Summary: The New Year brings with it a sense that here we are again, doing the same old things, even in worship. But the prophet warns us that weariness in worship comes from offering God less than our best.
Takoma Park Baptist Church, Washington, DC January 3, 1988
Prominent in Greek mythology there is the story of Sisyphus. Sisyphus, you may remember, was the poor lost soul who had been condemned to spend eternity heaving and shoving a huge rock up to the top of a hill, only to have it roll all the way down to the bottom, at which point he was expected to start pushing again. Throughout eternity, poor muscle-bound Sisyphus was to get that boulder to the top of the hill and feel the rush of excitement: the job is almost done, it's almost finished and then suddenly, whoosh, all the way back down and tote that barge, lift that bail. Over and over and over again.
I suspect that many of us feel about that way about the start of a new year. Never mind the stuff about resolutions and turning over new leaves; we already know it's going to be another same old kind of year, don't we? Never mind singing brave hymns about ringing out the old, ringing in the new, ring in the peace that is to be; you and I have been around the block a few times, and we've figured it out, haven't we? We've figured out that nothing really changes and nothing ever really gets better, and that whatever we had to do last year, we'll have to do again. Isn't that right? Isn't that where most of us are?
Got the taxes paid last year, but guess what? The government wants them again this year. Why those grinches even timed their mailings to arrive the day after Christmas. Paid the rent, paid the mortgage payments faithfully all through 1987, and wouldn't you know it, Saturday's mails brought a new payment coupon book. Looks like the coming year will just be an instant replay of ‘87. Sisyphus we understand. What a weariness!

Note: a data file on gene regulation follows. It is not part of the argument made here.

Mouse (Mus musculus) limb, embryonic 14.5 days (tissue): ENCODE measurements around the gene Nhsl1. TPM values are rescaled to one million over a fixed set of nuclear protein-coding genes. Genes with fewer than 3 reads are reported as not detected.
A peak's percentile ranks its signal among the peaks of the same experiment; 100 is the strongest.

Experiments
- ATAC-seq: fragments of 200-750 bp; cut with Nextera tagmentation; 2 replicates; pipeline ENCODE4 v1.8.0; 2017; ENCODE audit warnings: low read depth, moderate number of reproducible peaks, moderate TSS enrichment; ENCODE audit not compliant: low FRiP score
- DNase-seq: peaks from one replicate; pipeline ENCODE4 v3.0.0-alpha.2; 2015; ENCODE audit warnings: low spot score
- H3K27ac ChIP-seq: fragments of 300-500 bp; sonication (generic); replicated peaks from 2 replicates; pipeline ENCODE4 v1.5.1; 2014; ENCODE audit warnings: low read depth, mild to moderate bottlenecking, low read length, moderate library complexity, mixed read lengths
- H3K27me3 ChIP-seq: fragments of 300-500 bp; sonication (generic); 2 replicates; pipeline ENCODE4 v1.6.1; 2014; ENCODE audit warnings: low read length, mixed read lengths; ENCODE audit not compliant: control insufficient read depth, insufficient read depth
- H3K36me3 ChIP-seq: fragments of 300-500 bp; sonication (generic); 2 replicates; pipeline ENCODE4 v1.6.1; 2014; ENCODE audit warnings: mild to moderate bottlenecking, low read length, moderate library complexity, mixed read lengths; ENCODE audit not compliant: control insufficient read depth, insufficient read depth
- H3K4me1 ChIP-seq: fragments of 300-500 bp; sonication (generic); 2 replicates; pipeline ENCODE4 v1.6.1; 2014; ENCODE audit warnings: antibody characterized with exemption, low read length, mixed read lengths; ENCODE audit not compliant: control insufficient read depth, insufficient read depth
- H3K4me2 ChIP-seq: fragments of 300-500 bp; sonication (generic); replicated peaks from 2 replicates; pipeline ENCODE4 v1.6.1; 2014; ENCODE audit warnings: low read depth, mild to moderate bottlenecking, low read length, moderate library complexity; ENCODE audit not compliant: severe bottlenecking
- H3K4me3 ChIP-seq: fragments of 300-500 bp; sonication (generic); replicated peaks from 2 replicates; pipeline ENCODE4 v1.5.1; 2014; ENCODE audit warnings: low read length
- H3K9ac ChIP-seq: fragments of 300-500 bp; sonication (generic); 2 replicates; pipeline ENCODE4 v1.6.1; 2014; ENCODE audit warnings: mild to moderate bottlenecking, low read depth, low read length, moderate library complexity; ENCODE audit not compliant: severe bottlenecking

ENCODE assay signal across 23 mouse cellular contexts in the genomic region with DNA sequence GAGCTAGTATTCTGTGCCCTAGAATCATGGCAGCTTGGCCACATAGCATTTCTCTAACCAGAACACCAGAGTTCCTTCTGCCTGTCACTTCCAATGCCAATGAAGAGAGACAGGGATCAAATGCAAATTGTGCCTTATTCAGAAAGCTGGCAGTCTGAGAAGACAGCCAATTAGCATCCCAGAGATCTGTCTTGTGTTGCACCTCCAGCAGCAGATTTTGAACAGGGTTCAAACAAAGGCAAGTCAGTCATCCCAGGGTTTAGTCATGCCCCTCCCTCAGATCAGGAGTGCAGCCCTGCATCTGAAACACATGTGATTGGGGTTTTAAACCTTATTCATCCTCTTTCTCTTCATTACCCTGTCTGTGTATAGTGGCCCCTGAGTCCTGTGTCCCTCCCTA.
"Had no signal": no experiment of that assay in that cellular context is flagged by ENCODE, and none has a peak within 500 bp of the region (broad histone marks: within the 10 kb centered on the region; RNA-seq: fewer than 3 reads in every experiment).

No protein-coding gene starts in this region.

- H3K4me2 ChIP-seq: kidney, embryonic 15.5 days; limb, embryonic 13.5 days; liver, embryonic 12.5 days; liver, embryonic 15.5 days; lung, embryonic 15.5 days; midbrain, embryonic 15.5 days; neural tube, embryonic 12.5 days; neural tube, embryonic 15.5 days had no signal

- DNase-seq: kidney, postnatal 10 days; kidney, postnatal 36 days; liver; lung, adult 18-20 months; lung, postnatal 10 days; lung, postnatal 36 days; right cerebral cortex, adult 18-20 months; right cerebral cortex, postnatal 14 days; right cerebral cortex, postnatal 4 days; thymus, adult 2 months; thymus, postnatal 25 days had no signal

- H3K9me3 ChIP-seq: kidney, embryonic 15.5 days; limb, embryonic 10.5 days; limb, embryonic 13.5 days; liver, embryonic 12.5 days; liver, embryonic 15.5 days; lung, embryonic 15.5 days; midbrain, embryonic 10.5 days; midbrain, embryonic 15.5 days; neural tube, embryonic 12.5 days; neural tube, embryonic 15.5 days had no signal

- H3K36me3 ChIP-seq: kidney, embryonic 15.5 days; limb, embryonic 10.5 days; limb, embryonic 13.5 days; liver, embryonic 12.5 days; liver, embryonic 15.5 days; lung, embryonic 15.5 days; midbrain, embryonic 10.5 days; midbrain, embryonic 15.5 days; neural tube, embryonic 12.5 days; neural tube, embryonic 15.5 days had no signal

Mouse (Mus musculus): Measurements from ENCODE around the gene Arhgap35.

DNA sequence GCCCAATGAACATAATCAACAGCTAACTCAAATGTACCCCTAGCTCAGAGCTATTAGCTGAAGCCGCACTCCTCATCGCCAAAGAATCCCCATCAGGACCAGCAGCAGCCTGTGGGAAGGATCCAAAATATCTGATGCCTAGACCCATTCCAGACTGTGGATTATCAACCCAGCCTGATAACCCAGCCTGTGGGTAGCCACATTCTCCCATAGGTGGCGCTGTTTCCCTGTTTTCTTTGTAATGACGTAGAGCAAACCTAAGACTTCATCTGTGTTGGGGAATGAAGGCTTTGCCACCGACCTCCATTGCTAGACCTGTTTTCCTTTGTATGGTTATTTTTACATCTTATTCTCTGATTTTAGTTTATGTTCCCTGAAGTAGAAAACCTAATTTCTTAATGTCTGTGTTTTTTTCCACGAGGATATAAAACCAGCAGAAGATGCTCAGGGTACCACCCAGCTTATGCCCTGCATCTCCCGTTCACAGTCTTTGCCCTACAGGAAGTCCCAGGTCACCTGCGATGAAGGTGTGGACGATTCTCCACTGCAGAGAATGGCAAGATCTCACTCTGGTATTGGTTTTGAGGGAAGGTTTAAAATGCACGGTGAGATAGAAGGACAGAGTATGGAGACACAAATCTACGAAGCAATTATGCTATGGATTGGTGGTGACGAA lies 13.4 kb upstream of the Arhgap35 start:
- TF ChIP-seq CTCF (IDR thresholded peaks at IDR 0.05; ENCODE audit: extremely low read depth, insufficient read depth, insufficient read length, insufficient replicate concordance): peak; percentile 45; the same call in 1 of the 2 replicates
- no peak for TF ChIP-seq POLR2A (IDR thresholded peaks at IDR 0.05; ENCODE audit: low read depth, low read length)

Got the house cleaned up for Christmas, at the eleventh hour, just before guests and family arrived, the last speck of dust was whisked away and the last pile of clutter was hidden in some out-of the way spot. Where, now maybe it will stay that way. But here we are, a few days after Christmas, and the house looks like the staging zone for the landing on Normandy beach. Scraps of wrapping paper that escaped our attention; gifts we haven't figured out what to do with. Do I really have to take this pink and purple plaid raincoat back to Aunt Edna or can't I just let the dog use it as a blanket? You know what I'm talking about. Houses just do not stay clean. Sisyphus, we understand. What a weariness!
And besides all that, here we are in church again. Sunday again. We have consulted the calendar, and guess what, in 1988 there will be a Sunday every seven days, without fail. 52 times we will be expected to be right here, doing our thing, without fail. 52 Sundays to get past, and no one knows better than the preacher that something has to be produced every seven days, rain or shine, winter or summer, feeling good or feeling bad. Just phone the church and ask for Rev. Sisyphus; he’ll be right with you. Is it fair to say that for some of us, even this, even worship, brings the response, “What a weariness!”
When I was a seminary student I served frequently as a substitute organist in various churches around Louisville. There was one Episcopal church to which I went frequently, and the organ was located behind a carved wooden screen, so that the congregation could barely see me, but because I was right next to the screen's back side I had a very good close-up view of everything that went on at the altar and in the pulpit. My most vivid memory of that view is of the pastor, the rector, going through the liturgy, reading over there at the lectern, receiving the offering out there at the chancel steps, preaching over here at the pulpit, and then turning around, with his back to the congregation, to kneel at the altar steps. And as he would sink to his knees, getting ready to lead the morning prayers, only the Lord and I knew that he would roll his eyes up toward the ceiling, put on a very weary face, and then let his lips splutter –pppppppp -- as if to say, "What a weariness!" Even worship, you see, what a weariness!
The prophet Malachi, more than 2400 years ago, saw that religion gets wearisome. When things get routine and repetitive, they get wearisome. When priests and pastors burn out, there is no longer any energy for leading in worship. When God's people lose track of what they are going, as Malachi puts it so graphically, they sniff at the Lord and they say, "What a weariness this is!" One translation has it, “You turn up your nose at me and say, 'How tired we are of all this,’”